Tuesday, December 8th, 2009
In 1998 raging fire devastated the interior of thousand-year-old Saxon church St. Brandon’s in Brancepeth, England. Temperatures reached 1200° Celsius at the height of the conflagration, melting the lead from the roof and virtually vaporizing the beautifully carved wooden interior.
The massive oak beams from the roof were the only remaining wood, and they too were so charred they may or not be datable via dendrochronology (tree ring dating).
Amidst the tragic loss, something wonderful was found: more than a thousand medieval gravestones stored in the walls of the church hundreds of years ago.
Cross slabs are the size of a coffin lid and are engraved with full-size crosses as well as designs indicating the profession or status of the deceased. A housewife is represented by shears, for instance, a priest by a chalice, a knight by a sword, a scholar by a book. Several of St. Brandon’s cross slabs include symbols not found anywhere else, like an intricate 5-point cross.
It was common practice at the time to reuse old stone from elsewhere in the church to reinforce the walls, so many of these cross slabs were used as internal lintels for the clerestory windows.
They weigh up to half a ton each and they date from between 1100 and 1300 A.D. A local historian thinks they might have been intentionally secreted in the clerestory to keep them safe from Puritan reformers.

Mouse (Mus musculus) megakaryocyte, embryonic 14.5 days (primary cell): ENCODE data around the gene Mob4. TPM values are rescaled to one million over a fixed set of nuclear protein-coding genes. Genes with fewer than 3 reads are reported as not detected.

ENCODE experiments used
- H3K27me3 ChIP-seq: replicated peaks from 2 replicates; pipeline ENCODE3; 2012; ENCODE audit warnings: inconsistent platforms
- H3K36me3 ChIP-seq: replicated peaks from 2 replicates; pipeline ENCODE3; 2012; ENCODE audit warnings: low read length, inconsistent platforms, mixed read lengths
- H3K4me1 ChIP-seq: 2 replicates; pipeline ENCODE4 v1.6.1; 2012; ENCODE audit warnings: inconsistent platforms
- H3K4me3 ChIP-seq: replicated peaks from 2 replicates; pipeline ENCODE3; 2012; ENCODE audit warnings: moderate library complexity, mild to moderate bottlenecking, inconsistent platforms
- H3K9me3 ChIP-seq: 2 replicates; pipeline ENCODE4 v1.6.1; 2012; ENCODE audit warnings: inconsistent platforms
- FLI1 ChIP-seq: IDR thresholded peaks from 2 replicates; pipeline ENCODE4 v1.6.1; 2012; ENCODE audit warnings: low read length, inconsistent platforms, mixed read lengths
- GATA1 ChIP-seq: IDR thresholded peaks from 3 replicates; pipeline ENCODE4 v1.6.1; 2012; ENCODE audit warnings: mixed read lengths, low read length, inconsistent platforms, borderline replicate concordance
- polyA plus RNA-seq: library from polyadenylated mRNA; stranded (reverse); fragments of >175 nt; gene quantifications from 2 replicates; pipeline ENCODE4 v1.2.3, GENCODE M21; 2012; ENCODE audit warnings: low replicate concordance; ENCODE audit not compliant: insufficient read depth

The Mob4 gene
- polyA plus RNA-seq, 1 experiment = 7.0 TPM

Jim Merrington, of the Brancepeth History and Archive Group, explained: “After the roof burned off we discovered a ring of cross slabs high up around the perimeter of the clerestory which was built in 1638 by Rector John Cosin, who later became Bishop of Durham. All were neatly placed facing skywards. It is possible that Cosin had them gathered up from the churchyard and secreted them away on the very top course of the building safe from vandals and reformists. It was obviously quite a task to get them up there for no real structural purpose.”
Archaeologist Peter Ryder said the collection of cross slabs was the biggest in the North, and possibly the second largest in the country after a collection at Bakewell, Derbyshire.
Twenty of the cross slabs are now on display on the church walls. Another 40 will be exhibited at nearby Brancepeth Castle.